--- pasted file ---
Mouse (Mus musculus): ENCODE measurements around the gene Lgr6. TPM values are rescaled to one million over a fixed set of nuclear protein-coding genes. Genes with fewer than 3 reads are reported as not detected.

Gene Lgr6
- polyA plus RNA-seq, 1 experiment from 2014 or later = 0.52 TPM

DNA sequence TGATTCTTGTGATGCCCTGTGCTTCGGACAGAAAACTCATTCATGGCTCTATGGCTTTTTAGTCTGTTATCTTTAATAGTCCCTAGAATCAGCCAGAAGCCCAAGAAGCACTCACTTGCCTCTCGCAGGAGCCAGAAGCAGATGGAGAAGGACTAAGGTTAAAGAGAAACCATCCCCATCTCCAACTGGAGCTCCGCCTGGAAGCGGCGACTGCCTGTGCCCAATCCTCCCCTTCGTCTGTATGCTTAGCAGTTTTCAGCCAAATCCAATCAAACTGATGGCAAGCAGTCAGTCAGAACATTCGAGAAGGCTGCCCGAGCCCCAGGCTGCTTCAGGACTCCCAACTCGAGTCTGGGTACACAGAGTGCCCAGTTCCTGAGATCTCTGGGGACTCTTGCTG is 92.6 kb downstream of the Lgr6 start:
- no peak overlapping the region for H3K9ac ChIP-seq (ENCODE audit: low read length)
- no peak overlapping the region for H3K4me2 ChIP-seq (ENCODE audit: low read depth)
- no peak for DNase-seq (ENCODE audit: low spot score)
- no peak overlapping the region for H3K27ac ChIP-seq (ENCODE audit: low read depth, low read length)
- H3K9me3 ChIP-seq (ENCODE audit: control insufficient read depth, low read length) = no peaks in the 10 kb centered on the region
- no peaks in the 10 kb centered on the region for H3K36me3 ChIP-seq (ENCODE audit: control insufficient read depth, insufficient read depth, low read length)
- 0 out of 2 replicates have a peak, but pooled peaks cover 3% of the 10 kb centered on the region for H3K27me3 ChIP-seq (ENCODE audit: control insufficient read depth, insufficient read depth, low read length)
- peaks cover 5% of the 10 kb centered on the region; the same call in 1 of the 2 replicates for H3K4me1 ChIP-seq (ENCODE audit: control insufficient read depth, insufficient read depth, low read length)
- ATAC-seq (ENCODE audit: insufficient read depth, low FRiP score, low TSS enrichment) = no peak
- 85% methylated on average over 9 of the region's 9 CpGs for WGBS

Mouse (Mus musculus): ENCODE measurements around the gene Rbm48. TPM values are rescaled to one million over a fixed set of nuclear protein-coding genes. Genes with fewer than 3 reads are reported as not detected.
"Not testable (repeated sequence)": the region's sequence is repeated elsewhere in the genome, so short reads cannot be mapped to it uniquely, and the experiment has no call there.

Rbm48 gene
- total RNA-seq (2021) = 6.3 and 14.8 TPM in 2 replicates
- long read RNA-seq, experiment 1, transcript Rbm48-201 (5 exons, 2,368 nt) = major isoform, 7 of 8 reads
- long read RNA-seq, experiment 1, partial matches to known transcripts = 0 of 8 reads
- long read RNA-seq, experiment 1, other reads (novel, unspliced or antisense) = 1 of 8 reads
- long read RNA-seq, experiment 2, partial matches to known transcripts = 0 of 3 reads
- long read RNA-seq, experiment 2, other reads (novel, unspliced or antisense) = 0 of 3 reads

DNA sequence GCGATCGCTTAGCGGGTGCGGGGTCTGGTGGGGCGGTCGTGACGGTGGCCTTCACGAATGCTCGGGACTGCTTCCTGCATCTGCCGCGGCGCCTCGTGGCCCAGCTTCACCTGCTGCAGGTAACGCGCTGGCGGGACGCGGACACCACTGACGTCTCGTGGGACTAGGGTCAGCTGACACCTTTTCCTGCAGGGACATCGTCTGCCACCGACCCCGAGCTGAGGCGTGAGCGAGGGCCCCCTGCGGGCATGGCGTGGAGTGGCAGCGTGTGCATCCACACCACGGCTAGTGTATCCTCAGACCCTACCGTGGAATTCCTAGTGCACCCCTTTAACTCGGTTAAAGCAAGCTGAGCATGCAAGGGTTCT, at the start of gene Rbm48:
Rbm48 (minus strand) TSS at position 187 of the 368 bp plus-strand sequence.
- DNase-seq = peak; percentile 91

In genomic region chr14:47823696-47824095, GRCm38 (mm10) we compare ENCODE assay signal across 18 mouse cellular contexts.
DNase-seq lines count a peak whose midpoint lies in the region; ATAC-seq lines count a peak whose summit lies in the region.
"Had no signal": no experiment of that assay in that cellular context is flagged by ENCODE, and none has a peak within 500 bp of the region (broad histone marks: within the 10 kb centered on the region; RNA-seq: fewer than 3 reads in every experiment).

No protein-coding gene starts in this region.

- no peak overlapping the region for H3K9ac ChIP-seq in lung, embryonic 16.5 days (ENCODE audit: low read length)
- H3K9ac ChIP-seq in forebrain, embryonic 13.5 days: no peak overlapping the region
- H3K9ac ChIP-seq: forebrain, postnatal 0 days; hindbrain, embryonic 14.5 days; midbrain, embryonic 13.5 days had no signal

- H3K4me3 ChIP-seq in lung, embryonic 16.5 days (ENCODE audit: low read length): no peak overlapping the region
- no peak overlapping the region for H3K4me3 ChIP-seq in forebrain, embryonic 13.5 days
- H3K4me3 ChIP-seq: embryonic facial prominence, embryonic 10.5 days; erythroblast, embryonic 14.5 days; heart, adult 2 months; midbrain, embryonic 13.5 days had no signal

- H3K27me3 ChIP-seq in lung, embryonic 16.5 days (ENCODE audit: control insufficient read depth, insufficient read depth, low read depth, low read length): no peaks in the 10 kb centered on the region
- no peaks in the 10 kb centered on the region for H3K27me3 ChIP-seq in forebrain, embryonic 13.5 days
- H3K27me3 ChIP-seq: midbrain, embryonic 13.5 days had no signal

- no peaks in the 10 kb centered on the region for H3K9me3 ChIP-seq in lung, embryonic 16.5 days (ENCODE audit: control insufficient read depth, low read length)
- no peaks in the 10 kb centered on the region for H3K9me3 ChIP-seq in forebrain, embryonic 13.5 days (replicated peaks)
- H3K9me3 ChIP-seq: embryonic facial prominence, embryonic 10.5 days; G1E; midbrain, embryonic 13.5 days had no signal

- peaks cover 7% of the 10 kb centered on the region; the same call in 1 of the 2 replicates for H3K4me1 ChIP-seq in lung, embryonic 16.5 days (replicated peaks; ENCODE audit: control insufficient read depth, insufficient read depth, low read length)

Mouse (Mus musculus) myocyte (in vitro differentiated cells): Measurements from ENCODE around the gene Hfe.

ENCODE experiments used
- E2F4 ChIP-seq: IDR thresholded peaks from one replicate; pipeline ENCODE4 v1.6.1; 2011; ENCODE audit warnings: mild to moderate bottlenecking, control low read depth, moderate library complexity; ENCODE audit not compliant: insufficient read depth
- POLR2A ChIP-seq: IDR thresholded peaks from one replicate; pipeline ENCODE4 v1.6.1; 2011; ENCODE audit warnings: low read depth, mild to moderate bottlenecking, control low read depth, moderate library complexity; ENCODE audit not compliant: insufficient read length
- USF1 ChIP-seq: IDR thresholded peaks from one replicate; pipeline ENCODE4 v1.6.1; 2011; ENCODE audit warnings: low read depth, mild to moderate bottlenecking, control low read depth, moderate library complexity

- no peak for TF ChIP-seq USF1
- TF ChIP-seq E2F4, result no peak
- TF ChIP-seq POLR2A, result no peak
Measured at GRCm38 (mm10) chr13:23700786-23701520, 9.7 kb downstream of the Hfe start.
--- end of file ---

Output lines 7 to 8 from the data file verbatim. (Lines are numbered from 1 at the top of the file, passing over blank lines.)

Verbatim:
- no peak for DNase-seq (ENCODE audit: low spot score)
- no peak overlapping the region for H3K27ac ChIP-seq (ENCODE audit: low read depth, low read length)